Within a few years, Dovey and Chris had a daughter, followed by three sons. Just as she had in college, she came alive in a new way as a mother.
“They’re just so much fun,” she says of the kids, who range from 6 to 13. But in truth, they’re fun because she’s fun. Above the kitchen table at their home in Ocean City, she painted “Happy Day Cafe.” Outside their bedrooms hangs a white board she updates daily with their schedules and a positive message: “Thank you for making the world a better place!”
Home is “a happy little place,” says Dovey, 42. And like her mother, she has made that place her family’s rock. If one of the children struggles at school or with friends, Dovey will say, “Look what you have here.” This is what matters, she tells them.
Robyn Zgorski’s three youn ersisters married before she did, but that never bothered her. She was busy: earning a doctorate, seeing the world, becoming a teacher, then a principal by the time she was in her early 30s.
She met Tip Clifton in an Annapolis bar the day of a cousin’s wedding shower. Tip and a couple of buddies made a game of shooting bottle caps onto Robyn’s wide-brimmed hat. He memorized her phone number and called the next day. Three dates later, they had their first kiss at the Jefferson Memorial after a wedding.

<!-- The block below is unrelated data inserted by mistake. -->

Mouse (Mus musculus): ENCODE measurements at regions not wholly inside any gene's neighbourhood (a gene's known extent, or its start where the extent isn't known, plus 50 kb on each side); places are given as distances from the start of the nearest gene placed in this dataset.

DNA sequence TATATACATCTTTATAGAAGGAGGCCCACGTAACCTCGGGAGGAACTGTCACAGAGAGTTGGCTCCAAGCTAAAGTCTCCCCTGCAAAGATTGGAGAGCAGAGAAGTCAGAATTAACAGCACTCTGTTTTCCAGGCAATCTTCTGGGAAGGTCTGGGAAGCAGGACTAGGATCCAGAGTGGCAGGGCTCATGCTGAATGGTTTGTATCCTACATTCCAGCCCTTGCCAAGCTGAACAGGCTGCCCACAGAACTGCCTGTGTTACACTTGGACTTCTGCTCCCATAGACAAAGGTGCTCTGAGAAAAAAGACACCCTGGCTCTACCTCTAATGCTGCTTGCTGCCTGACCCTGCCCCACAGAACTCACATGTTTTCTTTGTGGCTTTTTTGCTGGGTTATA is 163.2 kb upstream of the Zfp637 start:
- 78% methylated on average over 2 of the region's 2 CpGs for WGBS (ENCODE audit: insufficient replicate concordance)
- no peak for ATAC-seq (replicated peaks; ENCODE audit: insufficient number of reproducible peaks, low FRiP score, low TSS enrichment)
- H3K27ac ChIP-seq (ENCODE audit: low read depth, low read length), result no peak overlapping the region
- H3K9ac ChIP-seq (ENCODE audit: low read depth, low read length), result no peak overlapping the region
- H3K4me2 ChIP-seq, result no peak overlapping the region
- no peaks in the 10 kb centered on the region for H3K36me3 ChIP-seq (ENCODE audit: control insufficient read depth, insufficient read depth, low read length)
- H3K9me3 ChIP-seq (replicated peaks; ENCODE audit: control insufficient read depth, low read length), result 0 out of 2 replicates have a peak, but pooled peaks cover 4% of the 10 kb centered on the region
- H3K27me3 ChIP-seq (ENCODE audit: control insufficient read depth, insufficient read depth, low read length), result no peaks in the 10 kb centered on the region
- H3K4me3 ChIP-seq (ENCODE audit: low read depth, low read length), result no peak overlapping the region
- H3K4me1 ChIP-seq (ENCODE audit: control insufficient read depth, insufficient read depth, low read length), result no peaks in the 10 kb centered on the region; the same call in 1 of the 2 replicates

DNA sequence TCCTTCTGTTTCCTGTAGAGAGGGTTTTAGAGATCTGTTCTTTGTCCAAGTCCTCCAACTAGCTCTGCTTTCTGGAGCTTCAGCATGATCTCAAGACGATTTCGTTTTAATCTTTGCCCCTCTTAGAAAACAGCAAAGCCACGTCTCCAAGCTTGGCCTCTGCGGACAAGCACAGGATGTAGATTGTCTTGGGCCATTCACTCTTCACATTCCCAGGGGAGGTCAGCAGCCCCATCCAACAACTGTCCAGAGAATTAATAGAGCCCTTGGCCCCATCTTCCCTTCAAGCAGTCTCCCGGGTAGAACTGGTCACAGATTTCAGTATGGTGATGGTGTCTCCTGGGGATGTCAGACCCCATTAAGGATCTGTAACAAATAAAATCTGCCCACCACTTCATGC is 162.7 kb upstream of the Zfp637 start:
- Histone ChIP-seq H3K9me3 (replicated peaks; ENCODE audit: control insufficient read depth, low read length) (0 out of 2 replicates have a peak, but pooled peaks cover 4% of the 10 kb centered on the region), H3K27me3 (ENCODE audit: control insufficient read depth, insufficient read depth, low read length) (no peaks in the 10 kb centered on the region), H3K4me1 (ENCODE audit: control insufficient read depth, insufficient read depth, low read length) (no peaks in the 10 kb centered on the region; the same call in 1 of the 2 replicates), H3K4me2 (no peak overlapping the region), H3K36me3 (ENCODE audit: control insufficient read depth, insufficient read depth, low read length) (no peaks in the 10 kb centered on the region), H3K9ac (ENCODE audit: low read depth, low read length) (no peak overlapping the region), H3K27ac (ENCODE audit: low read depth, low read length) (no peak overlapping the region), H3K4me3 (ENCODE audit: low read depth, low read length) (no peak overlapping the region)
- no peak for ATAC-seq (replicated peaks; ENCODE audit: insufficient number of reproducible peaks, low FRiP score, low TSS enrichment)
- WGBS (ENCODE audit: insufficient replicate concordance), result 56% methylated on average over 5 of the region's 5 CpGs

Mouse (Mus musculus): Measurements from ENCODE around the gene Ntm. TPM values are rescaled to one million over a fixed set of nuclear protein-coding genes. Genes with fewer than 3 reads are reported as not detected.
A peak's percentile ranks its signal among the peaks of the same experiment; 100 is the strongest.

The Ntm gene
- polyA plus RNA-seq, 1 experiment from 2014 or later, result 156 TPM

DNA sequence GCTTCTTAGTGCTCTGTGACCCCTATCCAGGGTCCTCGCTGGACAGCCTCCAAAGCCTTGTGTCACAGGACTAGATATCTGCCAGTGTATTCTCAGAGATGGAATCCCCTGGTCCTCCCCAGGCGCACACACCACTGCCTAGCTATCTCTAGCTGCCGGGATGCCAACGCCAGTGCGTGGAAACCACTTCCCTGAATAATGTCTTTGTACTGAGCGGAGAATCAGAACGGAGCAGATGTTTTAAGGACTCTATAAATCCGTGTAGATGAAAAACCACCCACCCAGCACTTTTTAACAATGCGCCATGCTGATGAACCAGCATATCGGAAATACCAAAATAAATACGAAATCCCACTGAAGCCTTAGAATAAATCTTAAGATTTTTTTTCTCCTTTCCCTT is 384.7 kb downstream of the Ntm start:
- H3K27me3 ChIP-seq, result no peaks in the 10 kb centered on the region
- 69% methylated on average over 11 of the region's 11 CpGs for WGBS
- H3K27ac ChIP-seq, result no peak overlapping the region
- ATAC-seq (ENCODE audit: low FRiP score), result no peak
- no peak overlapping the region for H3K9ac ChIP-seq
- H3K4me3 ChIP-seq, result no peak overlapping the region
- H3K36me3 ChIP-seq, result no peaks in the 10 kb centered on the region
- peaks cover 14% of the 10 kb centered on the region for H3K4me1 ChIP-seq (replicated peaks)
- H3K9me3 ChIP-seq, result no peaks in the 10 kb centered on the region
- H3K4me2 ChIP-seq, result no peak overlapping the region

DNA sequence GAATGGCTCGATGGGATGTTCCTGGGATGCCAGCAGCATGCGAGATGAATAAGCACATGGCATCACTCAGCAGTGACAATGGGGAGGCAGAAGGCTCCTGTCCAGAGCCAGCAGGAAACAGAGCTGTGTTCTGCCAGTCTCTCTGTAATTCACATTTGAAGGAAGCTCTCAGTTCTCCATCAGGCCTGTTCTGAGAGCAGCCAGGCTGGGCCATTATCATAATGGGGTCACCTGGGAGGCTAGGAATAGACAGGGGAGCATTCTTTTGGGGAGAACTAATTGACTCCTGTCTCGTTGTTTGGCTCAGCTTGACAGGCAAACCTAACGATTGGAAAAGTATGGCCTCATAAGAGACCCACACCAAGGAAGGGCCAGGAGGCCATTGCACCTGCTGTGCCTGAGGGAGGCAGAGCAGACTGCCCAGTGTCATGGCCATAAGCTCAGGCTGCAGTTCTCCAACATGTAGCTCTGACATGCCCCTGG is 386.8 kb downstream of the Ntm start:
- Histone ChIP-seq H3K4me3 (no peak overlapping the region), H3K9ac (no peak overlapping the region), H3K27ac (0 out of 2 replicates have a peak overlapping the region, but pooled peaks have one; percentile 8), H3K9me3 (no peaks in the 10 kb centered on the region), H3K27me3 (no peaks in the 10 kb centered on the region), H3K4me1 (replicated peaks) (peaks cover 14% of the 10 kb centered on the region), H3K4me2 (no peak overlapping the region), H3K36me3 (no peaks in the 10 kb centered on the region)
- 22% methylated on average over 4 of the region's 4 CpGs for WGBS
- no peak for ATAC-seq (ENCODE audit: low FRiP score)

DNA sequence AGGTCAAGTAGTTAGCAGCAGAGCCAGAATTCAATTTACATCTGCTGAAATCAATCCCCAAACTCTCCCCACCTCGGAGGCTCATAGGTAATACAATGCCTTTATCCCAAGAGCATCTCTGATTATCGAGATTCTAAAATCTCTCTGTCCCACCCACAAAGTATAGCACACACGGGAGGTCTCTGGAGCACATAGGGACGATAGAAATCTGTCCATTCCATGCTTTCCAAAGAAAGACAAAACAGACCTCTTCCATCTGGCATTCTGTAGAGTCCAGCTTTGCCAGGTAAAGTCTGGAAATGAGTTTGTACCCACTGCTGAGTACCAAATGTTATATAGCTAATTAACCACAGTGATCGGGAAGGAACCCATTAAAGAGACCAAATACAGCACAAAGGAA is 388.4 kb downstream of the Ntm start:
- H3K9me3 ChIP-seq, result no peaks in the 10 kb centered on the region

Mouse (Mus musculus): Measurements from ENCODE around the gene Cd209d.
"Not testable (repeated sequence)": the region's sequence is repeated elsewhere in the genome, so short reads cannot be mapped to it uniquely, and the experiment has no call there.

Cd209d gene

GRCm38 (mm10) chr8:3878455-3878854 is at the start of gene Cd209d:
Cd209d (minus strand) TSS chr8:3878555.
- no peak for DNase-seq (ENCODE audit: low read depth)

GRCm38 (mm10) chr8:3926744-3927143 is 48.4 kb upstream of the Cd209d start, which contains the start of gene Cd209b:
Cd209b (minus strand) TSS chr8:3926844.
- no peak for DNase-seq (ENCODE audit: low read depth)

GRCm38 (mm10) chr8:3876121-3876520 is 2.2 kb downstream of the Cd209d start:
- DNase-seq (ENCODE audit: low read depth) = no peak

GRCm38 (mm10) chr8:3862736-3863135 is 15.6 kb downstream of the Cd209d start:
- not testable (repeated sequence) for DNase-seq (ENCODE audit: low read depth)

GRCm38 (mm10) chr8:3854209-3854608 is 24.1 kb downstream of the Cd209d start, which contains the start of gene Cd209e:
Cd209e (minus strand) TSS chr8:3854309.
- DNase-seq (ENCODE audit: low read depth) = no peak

She was 35 when she headed to the altar wearing her mother’s gown in 1997, and 37 when she had her first child, a daughter. Soon, she and Tip had another daughter, then a son.
Of the five girls, she suspects she is most like their mother, sharing Rita’s high energy and her love of control. But Robyn pushes back against that intrinsic need to protect, not wanting it to limit her children’s ability to grow fully into themselves.
“Giving birth is the first piece of letting go,” she says. “And every day you have to let them go and let them go.”